Actor Mike Myers (left) and rapper Kanye West are seen in footage from a 2005 NBC television special as part of relief efforts following Hurricane Katrina. During the program, West commented that “George Bush doesn’t care about black people.”
He said, he said.
Five years after the worst natural disaster in modern U.S. history and we’re talking about two guys who think the other might be racist, or maybe not, or…
I don’t even know anymore.
Kanye West and George W. Bush have once again stolen the show from the hundreds of people killed—and the thousands more displaced—by Hurricane Katrina.
Instead of asking, "who's a racist?" we should be asking: how do we make sure nothing like this ever happens again?
Many of the city's residents think they have part of the answer. Through agencies like the New Orleans Workers' Center for Racial Justice and membership groups such as STAND with Dignity, both the black residents who were pushed out as well as the immigrants brought in for the rebuilding, have united around the terrible conditions that affect both of their communities.
They seem to realize that racism is institutionalized and systemic and that it hurts us all, recent arrivals and longtime residents alike, regardless of color.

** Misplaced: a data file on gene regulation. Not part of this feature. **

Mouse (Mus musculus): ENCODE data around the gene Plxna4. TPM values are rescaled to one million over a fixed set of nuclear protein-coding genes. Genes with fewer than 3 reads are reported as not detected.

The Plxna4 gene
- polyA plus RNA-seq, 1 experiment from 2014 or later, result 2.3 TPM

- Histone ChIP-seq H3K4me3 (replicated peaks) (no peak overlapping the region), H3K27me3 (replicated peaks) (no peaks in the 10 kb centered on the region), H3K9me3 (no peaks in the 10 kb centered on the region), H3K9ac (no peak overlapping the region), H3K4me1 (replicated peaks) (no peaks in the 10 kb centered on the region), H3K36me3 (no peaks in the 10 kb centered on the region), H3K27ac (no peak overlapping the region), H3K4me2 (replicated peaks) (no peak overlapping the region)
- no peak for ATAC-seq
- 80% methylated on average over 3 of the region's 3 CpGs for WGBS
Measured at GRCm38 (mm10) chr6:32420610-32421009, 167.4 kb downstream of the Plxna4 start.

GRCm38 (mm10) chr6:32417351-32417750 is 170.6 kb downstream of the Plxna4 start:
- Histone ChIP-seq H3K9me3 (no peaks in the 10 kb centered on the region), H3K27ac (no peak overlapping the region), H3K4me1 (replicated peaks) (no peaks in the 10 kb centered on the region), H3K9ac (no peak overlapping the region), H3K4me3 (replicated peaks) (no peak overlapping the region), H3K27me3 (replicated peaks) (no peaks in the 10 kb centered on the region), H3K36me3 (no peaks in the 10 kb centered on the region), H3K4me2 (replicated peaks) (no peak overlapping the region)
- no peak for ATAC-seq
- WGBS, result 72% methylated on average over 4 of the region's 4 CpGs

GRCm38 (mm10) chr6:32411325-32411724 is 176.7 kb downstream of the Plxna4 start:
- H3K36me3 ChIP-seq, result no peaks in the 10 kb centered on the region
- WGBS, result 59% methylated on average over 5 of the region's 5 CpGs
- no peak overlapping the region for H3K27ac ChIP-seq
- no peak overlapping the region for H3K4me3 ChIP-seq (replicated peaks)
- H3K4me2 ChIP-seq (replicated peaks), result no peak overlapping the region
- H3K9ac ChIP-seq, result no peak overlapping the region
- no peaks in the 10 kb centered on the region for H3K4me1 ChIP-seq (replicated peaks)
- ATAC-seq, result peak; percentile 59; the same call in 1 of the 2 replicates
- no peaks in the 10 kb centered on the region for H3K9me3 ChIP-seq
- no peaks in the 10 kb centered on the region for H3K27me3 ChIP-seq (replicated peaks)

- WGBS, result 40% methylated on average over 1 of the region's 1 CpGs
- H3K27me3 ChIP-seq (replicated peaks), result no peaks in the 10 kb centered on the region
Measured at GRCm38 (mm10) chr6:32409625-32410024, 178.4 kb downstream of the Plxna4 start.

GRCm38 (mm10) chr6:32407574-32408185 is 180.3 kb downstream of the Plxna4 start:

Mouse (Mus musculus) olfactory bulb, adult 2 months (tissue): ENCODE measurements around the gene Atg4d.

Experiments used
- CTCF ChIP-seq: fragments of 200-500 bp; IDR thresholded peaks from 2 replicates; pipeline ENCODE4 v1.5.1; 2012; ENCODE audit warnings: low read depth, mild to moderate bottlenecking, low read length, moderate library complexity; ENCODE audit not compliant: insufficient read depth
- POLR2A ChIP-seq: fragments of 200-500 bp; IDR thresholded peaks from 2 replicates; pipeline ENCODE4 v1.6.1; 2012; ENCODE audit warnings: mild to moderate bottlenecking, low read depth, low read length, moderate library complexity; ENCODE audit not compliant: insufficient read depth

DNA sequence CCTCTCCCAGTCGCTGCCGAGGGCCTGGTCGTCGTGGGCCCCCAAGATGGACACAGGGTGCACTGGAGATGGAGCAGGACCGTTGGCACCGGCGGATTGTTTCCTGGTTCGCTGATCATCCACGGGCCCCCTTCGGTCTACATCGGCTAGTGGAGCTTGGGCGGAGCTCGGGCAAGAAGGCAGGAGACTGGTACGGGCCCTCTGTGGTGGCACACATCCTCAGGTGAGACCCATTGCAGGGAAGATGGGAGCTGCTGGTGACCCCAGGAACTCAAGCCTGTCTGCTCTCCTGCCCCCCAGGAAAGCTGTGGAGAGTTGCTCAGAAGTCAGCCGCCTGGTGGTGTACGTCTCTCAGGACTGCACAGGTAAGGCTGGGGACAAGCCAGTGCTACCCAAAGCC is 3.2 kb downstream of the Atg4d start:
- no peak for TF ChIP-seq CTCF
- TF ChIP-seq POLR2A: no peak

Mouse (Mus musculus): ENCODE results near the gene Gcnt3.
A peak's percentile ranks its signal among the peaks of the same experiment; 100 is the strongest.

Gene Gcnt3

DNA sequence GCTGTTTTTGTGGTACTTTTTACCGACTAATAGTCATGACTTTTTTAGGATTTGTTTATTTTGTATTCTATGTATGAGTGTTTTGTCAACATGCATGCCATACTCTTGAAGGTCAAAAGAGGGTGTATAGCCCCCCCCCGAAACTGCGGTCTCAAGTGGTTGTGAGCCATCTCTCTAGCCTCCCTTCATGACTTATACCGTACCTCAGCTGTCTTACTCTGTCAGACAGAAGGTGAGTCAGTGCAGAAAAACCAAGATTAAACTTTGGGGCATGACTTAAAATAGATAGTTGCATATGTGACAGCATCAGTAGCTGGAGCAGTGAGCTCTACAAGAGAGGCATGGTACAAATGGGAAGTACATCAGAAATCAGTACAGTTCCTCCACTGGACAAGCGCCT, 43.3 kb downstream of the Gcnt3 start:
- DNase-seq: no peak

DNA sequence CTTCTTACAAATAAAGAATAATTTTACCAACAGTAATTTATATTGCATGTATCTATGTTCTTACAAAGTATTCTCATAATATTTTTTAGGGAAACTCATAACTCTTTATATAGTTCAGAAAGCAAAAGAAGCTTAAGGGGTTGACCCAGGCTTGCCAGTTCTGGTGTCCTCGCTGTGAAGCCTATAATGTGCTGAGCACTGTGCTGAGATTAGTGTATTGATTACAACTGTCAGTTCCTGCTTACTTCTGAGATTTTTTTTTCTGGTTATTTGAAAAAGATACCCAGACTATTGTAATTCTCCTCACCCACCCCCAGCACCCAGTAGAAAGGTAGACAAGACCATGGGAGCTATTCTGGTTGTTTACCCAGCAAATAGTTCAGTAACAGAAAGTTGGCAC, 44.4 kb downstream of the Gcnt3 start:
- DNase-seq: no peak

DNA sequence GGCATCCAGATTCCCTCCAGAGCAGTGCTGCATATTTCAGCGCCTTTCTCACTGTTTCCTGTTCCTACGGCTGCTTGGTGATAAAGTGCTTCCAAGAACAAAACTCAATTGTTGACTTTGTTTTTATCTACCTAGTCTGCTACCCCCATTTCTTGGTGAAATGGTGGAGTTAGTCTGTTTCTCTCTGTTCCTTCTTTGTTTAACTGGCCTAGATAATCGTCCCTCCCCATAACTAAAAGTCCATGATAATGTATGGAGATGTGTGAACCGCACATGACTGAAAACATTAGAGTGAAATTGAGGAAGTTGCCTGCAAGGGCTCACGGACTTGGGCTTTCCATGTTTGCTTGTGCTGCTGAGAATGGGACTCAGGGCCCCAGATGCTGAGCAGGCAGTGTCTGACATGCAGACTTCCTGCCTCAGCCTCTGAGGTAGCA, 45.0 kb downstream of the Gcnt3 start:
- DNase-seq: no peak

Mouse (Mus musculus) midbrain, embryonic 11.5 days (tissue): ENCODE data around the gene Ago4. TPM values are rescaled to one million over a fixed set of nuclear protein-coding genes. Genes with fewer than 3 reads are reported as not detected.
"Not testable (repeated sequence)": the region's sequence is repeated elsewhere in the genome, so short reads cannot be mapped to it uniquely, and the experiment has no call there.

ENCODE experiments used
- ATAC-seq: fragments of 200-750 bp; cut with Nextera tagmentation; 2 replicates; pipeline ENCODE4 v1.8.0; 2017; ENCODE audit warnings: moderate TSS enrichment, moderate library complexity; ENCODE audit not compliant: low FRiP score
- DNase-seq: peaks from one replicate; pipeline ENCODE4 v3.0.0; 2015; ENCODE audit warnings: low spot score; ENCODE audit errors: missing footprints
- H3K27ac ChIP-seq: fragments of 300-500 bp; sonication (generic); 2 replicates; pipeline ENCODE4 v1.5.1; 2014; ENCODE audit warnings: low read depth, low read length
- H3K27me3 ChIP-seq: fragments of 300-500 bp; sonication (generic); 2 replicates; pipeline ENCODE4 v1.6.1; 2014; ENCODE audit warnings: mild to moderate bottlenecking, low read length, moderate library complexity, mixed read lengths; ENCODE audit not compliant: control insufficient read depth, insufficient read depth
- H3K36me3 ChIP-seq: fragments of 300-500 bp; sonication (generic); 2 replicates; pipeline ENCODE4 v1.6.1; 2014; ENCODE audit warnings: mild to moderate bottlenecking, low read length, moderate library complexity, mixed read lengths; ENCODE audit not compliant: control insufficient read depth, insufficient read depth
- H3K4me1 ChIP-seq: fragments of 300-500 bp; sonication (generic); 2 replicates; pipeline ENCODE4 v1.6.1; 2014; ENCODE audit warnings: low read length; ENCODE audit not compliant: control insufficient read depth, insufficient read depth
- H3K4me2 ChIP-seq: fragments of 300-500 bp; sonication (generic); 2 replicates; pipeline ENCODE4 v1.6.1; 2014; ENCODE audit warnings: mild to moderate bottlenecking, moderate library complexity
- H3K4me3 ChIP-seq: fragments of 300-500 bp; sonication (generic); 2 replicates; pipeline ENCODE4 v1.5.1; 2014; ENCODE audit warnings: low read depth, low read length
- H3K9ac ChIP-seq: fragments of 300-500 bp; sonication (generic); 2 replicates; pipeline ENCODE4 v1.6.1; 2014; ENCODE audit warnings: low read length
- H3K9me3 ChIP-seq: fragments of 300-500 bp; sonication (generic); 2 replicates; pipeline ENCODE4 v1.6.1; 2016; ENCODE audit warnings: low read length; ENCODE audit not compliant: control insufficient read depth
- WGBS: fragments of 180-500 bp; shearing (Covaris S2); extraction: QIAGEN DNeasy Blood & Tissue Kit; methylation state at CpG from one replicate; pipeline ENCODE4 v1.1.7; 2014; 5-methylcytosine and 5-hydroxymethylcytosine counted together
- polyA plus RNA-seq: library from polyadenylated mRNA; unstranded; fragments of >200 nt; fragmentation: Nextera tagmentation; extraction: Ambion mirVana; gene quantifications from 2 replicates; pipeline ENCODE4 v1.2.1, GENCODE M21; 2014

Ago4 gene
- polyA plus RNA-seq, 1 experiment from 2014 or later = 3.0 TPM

As the child of a white mom and a black dad, that makes sense to me, having seen this issue from a few sides.
So rather than branding some people as "good" or "bad" when it comes to racism, let’s do two things: first, let’s own up to the fact that we are all deeply affected by this system. Second, let’s focus on the system itself.
If we have privilege (like white skin), we learned that allowing separation from, and exploitation of, other groups is "normal." If our skin is darker, we learned to turn our rage and grief against ourselves and each other, with destructive consequences (such as black-on-black violence). We must fight against both paradigms, at every level of leadership.
A legacy of unjust policies, rife with racism, is what created the conditions that left poor black people stranded in New Orleans.
Once we change those, we'll probably all like each other a little more.
Alysia Tate is Chief Operating Officer of the Community Renewal Society, which works to empower people to eradicate racism and the effects of poverty in metropolitan Chicago.